Jewish Life at Duke welcomed our students to the beginning of the 2020-2021 school year on August 14, 2020 with our first virtual Shabbat of the semester during Weeks of Welcome.
When Covid-19 presented us with the challenge of how to bring our programming to our students, the JLD team came up with JLD@Home to enable us to connect with our community no matter where they might be. See the offerings delivered via JLD@Home below:
At Jewish Life at Duke, one of our guiding principles is to meet students where they are and provide them a space to explore their Jewish identity. For some, Jewish Life at Duke is the place where they returned to, strengthened, or even discovered their connection to Judaism. Ben Thier '20 shares his (touching and funny!) story of finding that connection below:
A Blessing for the Class of 2020 by Kenny Green ’20, JSU President (2019-2020)
Felicia Lim is a fourth-year PhD candidate in Duke’s Molecular Cancer Biology program. She also participates in the Global Health Doctoral Certificate Program as she is interested in using her expertise in research to enter science diplomacy and global health fields.
Tell me a little about your journey and how you ended up at Duke!
Australia is the world's sixth-largest country by area and lies between the Pacific and Indian Oceans. It is made up of the Australian mainland, the island of Tasmania, and several smaller islands. The capital is Canberra, but the cities of Sydney and Melbourne are the economic and cultural centers.
Portugal lies on the Atlantic coast in southwestern Europe. In the north, it is sparsely settled yet scenic, with wild and mountainous terrain. The south, on the other hand, is warm and fertile.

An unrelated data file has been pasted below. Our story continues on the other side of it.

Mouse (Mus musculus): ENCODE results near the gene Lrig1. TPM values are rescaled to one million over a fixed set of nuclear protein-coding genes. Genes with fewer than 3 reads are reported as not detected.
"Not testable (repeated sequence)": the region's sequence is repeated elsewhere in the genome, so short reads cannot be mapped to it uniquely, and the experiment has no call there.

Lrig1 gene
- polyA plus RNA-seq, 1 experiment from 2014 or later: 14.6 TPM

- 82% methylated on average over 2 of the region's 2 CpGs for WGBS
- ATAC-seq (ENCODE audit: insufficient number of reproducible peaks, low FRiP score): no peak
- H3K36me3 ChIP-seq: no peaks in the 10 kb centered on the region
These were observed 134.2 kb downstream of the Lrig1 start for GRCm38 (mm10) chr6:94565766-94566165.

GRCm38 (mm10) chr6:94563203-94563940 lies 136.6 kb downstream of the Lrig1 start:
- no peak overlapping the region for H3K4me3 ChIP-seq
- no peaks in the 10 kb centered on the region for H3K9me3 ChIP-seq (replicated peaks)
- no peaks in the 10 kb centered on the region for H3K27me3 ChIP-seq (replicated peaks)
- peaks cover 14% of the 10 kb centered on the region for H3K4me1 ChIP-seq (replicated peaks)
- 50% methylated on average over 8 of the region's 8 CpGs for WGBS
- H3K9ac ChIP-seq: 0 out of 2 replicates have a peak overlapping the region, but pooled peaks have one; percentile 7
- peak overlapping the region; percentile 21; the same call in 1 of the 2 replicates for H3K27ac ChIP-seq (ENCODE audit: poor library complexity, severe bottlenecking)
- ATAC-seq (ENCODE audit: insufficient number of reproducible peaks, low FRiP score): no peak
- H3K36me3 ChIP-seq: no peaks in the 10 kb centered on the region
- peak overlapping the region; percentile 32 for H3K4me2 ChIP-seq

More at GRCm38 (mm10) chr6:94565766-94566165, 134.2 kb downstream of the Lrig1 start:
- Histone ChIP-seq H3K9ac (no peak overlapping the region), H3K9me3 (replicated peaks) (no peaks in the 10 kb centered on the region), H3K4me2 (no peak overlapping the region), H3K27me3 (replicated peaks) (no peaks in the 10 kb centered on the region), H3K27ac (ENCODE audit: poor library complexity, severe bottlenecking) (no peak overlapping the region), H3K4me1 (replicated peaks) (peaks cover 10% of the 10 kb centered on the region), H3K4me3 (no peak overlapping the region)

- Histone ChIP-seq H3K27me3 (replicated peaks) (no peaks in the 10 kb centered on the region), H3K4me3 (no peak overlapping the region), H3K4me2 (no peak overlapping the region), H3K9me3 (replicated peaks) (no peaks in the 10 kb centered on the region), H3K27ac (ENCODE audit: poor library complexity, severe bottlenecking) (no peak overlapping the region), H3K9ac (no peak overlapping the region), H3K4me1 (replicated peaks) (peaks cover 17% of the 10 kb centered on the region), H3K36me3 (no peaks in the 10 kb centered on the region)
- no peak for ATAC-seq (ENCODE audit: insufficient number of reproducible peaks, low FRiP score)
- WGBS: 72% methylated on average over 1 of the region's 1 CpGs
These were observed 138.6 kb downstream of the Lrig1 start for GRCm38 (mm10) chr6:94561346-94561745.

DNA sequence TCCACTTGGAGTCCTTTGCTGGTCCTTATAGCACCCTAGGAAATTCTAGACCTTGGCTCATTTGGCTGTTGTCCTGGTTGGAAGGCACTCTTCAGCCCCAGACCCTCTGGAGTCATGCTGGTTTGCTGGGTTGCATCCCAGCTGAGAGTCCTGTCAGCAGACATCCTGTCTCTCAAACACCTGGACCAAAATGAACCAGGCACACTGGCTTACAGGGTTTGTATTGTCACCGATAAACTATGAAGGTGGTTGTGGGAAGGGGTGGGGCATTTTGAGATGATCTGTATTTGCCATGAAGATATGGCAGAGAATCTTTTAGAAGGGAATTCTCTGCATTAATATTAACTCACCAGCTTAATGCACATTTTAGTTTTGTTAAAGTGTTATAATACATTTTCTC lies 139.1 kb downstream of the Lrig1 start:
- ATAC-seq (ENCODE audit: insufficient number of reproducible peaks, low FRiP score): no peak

South Africa is the southernmost country on the African continent. The country has three capital cities: Pretoria is the executive capital, Cape Town is the legislative capital, and Bloemfontein is the judicial capital. Other prominent cities include Johannesburg, the largest urban area, and Durban, a major port and industrial center.
These are some unprecedented times. In the past month, our students have experienced a lot to be grieving about, from a worldwide pandemic changing their everyday experience to the postponing of so many traditions and expectations on campus in an attempt to keep everyone safe. We continue to make choices on a systems level, which impact the day-to-day experiences that make the Duke community special. Our students are left to navigate the final month of the semester away from community and often feeling very alone. Students are home and surrounded by the love of family, but this is not the college experience for which they prepared. As a result, we are all grieving and longing for our world to return to some bit of normalcy.